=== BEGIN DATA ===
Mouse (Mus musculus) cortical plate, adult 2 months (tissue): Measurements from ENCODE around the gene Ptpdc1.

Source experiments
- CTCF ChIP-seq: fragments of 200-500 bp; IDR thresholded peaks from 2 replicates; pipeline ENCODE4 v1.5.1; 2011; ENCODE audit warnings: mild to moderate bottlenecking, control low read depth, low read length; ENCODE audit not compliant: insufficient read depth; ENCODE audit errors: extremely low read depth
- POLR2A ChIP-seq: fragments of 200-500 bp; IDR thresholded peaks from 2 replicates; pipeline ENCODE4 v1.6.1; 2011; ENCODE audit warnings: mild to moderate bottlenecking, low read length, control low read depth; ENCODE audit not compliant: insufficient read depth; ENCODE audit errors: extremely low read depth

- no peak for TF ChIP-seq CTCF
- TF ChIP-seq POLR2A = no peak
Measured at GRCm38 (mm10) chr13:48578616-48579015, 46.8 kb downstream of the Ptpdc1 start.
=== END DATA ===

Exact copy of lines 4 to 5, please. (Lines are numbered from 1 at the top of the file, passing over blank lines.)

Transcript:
- POLR2A ChIP-seq: fragments of 200-500 bp; IDR thresholded peaks from 2 replicates; pipeline ENCODE4 v1.6.1; 2011; ENCODE audit warnings: mild to moderate bottlenecking, low read length, control low read depth; ENCODE audit not compliant: insufficient read depth; ENCODE audit errors: extremely low read depth

- no peak for TF ChIP-seq CTCF